Excitement and controversy flared up wherever Presley appeared in Florida. In Tampa, while security forces kept teenagers away from Elvis, he was mobbed backstage by reporters, photographers, DJs, and friends-of-friends as they fought to get a word from him or a photo taken.
In Jacksonville, a juvenile court judge, who threatened Elvis with arrest if he didn't tone down his act, attended Presley's show to make sure his warning was heeded. Elvis and Colonel Parker both denied that the stage show was changed in any way. According to Wilder, "Presley was willing to face arrest and decide once-and-for-all whether his performances were vulgar or obscene." Elvis made it through his 6 Jacksonville shows without being arrested.
Presley faced another threat in Jacksonville. Al Fast, representing the American Guild of Variety Artists, came to town to issue Elvis an ultimatum—either join the Guild or the union would pull the band from the show. Fast's demand could have backfired. Wilder explained, "If the Guild got in a knock-down-drag-out fight with America's teen-agers, who are Presley's main support, the teen-agers could pull a strike on the union—quit going to hear any of the union bands."
Elvis Presley Miami 1956
Some Presley fans saw multiple shows, even following Elvis from town to town. St. Petersburg teenagers Anne Muncy and Nila Shea were first in line to see Elvis in Tampa, Lakeland, and Orlando. In their own town, however, they showed up at 4:30 a.m. for Presley's 3 p.m. show, only to find two other girls had beaten them to the gate by 15 minutes.
The show Wilder saw in Tampa was reprised in all the other Florida venues. "While on-stage, Presley was the utmost in action," the writer observed. "His dynamic, forceful movements, including jumping, running, bending, twisting, foot-jerking, leg-jerking, hip-jerking, head-jerking, arm-waving and in one act his whole body went into motion in series of sustained shivers that even had his hair flipping back and forth. When he got through singing over one microphone he dashed to another and sometimes threw the mike stands down on the floor when he was through."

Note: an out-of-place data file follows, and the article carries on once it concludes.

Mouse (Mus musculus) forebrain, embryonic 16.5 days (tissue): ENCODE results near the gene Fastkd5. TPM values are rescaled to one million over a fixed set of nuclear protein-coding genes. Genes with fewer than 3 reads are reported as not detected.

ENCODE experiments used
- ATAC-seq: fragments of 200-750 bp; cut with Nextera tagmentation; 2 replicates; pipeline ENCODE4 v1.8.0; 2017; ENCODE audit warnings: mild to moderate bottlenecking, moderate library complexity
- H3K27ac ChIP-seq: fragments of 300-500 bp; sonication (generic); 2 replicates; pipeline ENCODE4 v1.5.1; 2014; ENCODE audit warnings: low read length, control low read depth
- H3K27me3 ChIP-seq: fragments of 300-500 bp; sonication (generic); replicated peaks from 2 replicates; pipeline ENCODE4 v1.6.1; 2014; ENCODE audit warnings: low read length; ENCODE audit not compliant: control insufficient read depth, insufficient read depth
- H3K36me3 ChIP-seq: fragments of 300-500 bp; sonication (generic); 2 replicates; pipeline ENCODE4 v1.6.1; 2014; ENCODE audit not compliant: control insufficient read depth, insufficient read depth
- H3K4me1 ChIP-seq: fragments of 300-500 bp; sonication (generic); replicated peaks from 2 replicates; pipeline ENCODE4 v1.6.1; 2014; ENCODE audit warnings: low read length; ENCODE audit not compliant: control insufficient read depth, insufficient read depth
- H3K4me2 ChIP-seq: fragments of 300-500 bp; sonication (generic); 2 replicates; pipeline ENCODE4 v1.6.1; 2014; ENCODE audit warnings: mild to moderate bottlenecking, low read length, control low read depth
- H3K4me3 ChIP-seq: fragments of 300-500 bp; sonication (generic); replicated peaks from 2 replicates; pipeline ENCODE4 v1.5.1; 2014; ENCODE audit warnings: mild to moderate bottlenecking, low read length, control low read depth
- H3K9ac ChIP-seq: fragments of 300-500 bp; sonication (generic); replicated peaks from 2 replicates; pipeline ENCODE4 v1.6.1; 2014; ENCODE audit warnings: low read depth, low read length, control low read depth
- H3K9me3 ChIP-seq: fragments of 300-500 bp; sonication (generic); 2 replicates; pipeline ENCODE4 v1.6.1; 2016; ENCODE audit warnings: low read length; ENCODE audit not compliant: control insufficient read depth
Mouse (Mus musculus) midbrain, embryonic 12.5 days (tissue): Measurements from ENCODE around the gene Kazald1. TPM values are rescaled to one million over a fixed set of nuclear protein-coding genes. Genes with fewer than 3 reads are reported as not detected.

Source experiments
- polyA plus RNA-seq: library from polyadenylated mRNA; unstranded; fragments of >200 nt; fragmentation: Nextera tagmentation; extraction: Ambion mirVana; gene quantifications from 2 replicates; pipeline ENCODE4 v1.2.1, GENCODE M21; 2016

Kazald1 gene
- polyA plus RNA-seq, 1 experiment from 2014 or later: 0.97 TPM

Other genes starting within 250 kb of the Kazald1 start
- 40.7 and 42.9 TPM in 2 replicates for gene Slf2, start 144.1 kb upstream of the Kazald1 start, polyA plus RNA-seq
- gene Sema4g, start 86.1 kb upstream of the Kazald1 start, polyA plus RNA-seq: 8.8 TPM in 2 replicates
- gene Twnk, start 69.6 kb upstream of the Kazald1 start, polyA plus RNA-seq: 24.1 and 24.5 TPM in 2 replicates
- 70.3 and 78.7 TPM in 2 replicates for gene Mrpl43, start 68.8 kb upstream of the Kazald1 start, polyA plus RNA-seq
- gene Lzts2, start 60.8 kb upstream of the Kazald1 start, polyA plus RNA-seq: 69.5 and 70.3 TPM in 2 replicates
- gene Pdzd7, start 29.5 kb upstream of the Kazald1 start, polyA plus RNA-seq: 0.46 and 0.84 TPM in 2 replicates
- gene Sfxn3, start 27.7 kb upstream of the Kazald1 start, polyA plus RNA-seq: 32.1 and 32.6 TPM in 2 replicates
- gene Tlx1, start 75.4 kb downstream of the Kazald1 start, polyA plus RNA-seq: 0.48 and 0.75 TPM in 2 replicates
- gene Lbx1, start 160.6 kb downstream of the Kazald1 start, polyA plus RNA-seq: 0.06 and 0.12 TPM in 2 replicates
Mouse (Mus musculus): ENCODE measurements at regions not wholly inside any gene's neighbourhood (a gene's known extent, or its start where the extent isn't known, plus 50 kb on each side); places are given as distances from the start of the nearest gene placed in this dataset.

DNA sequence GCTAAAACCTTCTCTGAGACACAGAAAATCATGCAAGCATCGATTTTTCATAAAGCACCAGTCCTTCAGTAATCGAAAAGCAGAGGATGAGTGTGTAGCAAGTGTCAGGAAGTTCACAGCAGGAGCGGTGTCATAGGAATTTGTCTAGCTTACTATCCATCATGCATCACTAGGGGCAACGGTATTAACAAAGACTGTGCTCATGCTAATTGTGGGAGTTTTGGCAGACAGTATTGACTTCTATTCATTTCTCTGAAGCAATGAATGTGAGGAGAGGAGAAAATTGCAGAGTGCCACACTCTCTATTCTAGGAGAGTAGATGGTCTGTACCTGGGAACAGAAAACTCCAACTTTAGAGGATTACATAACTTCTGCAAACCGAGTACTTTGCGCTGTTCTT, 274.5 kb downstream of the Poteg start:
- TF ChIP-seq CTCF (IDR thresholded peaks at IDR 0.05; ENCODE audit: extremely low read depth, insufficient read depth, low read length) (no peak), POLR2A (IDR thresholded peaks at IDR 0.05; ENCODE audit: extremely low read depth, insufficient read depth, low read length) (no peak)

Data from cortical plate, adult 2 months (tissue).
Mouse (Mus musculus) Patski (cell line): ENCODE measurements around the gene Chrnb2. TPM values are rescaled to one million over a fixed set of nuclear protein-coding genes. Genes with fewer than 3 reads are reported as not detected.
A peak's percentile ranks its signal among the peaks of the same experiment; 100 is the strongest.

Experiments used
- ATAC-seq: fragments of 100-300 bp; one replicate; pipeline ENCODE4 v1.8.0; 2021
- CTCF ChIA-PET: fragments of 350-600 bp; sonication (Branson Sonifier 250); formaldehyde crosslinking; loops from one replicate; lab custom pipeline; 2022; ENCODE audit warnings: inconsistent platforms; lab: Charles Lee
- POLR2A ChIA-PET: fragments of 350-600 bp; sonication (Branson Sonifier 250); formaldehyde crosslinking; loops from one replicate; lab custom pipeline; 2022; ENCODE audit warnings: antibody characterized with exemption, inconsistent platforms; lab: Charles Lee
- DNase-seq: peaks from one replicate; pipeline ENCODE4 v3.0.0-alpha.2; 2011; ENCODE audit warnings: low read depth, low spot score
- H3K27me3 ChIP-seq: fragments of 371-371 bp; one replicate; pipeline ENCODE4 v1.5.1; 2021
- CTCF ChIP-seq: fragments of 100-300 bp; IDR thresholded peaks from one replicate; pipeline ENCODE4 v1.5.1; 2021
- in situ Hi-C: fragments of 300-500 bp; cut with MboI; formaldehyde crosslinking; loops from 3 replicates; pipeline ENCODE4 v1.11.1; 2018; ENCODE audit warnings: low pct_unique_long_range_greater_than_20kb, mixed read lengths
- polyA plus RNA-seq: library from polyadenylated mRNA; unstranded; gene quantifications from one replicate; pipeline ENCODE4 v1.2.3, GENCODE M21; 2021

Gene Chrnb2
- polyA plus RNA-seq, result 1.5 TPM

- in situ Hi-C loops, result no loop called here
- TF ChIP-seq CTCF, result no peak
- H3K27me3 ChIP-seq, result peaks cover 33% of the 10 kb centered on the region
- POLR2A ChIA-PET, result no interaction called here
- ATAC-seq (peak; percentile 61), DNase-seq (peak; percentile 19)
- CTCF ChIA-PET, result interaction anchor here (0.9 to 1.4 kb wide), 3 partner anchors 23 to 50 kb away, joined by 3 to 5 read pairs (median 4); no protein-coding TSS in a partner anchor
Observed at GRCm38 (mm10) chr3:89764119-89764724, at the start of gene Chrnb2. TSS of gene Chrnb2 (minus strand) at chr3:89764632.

There was, however, one stage incident unique to the Tampa show that Wilder saw. "Once he let-go a microphone suddenly and it rocked—then bounced back and hit him on the head—without visible slow-down effect."
The frenzied pace of the Florida tour took a toll on Presley. Wilder saw it between shows. "Backstage, he is completely different. He appears exhausted, listless, colorless, washed out. Yet even as almost a caricature of a beat-up Dead-End Kid—the girls still scream at his sight, moon and worry over his condition." A reporter in Lakeland thought Elvis was about to die. "I feel terrible," he heard Presley moan, as he grabbed his forehead with both hands and swayed back and forth.
 
• Presley played it up with his Florida female fans
During his Florida press conferences, Elvis used "sir" and "ma'm" when addressing older interviewers, but often teased young females who asked him questions. "Every woman interviewer of near his same age was trembling when in his presence," Wilder noticed, "but he rewarded them with gentle pats on the shoulders, or hugs, or occasionally a kiss—to give them a thrill, and something to write about."
One young woman asked Elvis if he were looking for an ideal girl. "Yes, and I found her," responded Elvis. "Who?" returned the breathless girl. "You," he answered. "She nearly dropped her microphone," Wilder reported.
Elvis's 9 p.m. show on August 11 in Jacksonville closed out his frenetic 1956 swing through Florida. Amazingly, though, the tour was not over. Elvis still had afternoon and evening shows in New Orleans the next day. After that, he took an extended break from touring, making only one public appearance over the following two months. He didn't have much time to relax, though. On August 16, Elvis flew to Hollywood to make his first movie.